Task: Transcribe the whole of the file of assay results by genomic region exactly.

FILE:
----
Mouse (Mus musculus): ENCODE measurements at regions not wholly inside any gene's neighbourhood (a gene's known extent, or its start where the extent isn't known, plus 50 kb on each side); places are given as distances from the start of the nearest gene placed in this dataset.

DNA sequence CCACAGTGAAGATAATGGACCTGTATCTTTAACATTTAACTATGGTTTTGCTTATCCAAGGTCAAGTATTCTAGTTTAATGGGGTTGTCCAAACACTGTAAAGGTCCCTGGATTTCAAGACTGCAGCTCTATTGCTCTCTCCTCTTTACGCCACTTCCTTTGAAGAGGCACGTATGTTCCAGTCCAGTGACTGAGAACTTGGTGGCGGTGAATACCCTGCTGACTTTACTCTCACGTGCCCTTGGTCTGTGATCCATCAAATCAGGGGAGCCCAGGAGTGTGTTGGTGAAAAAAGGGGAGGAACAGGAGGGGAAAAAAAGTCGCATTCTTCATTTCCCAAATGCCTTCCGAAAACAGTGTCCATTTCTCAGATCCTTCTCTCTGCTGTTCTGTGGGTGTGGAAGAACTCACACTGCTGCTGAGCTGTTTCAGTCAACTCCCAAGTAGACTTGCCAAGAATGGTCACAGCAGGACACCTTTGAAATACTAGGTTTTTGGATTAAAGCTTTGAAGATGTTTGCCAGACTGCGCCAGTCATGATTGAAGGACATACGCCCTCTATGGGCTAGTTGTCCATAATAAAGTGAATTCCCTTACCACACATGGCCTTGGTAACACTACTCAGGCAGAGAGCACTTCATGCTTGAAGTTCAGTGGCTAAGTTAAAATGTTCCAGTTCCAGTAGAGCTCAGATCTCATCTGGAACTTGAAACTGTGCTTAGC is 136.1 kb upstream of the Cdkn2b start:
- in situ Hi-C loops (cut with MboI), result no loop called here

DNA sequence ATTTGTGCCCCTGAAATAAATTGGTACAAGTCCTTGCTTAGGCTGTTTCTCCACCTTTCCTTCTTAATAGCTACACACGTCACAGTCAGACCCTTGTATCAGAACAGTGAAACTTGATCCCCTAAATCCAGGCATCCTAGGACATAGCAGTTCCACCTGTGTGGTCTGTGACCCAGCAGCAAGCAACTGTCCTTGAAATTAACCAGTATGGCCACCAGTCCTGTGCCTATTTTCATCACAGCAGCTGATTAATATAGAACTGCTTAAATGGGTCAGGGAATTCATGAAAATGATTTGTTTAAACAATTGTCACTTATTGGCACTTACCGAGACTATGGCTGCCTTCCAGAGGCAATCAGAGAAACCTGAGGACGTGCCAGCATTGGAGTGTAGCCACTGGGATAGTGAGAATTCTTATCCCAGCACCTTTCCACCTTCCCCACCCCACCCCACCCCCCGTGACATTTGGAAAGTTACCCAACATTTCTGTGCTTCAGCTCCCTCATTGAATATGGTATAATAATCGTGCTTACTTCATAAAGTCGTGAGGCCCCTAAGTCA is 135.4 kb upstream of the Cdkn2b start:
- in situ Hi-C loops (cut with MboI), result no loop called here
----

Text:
Mouse (Mus musculus): ENCODE measurements at regions not wholly inside any gene's neighbourhood (a gene's known extent, or its start where the extent isn't known, plus 50 kb on each side); places are given as distances from the start of the nearest gene placed in this dataset.

DNA sequence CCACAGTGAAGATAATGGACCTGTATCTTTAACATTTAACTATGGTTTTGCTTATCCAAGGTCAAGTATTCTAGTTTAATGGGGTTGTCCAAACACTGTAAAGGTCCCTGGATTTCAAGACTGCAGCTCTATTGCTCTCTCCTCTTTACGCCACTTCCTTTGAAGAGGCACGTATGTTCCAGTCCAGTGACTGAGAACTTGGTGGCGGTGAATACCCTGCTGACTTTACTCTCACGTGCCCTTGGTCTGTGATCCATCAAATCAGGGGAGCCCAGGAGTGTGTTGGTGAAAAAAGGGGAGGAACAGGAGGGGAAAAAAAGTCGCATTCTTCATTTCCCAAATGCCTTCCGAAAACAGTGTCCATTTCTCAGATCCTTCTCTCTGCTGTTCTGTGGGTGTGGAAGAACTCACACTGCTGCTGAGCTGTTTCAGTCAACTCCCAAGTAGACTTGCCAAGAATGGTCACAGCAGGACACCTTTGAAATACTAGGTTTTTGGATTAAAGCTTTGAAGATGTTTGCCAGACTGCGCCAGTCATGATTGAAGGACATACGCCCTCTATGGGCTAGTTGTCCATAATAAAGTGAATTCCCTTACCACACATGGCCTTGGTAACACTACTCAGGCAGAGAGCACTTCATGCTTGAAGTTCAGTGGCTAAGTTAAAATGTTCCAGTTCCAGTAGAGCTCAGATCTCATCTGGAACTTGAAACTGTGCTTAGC is 136.1 kb upstream of the Cdkn2b start:
- in situ Hi-C loops (cut with MboI), result no loop called here

DNA sequence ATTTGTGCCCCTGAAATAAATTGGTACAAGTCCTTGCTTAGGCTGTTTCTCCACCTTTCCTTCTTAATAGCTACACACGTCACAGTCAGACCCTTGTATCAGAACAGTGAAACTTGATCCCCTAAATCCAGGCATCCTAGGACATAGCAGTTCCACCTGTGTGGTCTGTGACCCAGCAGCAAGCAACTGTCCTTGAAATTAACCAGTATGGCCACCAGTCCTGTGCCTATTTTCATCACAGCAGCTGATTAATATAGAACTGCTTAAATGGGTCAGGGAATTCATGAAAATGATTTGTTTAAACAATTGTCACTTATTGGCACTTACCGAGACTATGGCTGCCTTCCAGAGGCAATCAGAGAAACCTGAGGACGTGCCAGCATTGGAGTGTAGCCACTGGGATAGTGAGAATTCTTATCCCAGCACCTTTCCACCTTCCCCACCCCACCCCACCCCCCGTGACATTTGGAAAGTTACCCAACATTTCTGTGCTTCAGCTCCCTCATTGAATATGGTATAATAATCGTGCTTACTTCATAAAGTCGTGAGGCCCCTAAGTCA is 135.4 kb upstream of the Cdkn2b start:
- in situ Hi-C loops (cut with MboI), result no loop called here